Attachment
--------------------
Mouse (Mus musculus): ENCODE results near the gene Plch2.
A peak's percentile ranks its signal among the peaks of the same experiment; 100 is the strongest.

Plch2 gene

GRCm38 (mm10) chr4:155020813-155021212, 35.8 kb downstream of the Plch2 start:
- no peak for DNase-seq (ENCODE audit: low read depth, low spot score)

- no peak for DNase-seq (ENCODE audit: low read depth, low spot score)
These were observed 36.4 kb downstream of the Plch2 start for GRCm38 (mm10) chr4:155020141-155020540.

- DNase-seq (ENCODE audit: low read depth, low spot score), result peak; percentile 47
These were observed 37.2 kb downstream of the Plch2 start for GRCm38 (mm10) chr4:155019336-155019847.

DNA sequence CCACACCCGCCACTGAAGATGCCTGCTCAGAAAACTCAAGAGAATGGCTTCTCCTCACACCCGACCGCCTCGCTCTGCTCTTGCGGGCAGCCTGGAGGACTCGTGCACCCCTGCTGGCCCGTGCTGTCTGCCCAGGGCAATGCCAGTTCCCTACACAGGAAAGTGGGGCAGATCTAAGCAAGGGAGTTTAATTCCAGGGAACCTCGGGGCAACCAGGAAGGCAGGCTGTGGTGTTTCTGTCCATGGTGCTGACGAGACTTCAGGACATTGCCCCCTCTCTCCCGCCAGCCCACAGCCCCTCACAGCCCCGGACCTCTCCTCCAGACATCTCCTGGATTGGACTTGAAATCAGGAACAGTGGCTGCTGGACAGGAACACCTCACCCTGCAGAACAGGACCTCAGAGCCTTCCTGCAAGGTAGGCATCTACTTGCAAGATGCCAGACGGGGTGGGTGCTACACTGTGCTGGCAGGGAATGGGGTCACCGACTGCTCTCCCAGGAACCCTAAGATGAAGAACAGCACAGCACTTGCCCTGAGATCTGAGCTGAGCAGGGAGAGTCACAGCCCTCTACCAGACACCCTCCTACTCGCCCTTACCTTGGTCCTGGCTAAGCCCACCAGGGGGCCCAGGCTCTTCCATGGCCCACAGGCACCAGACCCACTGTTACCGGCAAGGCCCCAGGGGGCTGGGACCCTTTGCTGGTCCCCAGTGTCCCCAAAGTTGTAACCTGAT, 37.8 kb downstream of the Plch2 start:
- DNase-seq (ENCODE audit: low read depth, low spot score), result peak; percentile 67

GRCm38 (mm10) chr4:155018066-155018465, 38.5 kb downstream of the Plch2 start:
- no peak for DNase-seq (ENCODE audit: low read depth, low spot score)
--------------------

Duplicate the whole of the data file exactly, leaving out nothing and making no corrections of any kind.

Mouse (Mus musculus): ENCODE results near the gene Plch2.
A peak's percentile ranks its signal among the peaks of the same experiment; 100 is the strongest.

Plch2 gene

GRCm38 (mm10) chr4:155020813-155021212, 35.8 kb downstream of the Plch2 start:
- no peak for DNase-seq (ENCODE audit: low read depth, low spot score)

- no peak for DNase-seq (ENCODE audit: low read depth, low spot score)
These were observed 36.4 kb downstream of the Plch2 start for GRCm38 (mm10) chr4:155020141-155020540.

- DNase-seq (ENCODE audit: low read depth, low spot score), result peak; percentile 47
These were observed 37.2 kb downstream of the Plch2 start for GRCm38 (mm10) chr4:155019336-155019847.

DNA sequence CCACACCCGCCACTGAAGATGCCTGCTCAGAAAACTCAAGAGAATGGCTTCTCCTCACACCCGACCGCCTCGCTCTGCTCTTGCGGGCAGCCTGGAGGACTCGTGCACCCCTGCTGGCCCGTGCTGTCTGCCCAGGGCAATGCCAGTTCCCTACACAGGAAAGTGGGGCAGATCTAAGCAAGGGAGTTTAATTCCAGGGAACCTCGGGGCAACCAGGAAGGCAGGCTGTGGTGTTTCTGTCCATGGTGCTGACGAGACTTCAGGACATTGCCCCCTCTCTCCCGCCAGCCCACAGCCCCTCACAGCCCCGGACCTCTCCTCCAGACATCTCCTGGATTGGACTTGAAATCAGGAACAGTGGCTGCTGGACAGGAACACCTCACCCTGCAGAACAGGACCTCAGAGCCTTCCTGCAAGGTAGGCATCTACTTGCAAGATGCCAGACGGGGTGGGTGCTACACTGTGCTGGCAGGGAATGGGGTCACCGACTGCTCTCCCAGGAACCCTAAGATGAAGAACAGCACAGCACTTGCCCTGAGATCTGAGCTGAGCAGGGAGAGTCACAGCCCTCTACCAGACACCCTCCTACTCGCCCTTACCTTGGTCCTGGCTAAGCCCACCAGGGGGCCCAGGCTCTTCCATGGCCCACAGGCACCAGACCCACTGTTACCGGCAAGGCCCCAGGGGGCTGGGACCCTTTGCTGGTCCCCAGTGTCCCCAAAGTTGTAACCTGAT, 37.8 kb downstream of the Plch2 start:
- DNase-seq (ENCODE audit: low read depth, low spot score), result peak; percentile 67

GRCm38 (mm10) chr4:155018066-155018465, 38.5 kb downstream of the Plch2 start:
- no peak for DNase-seq (ENCODE audit: low read depth, low spot score)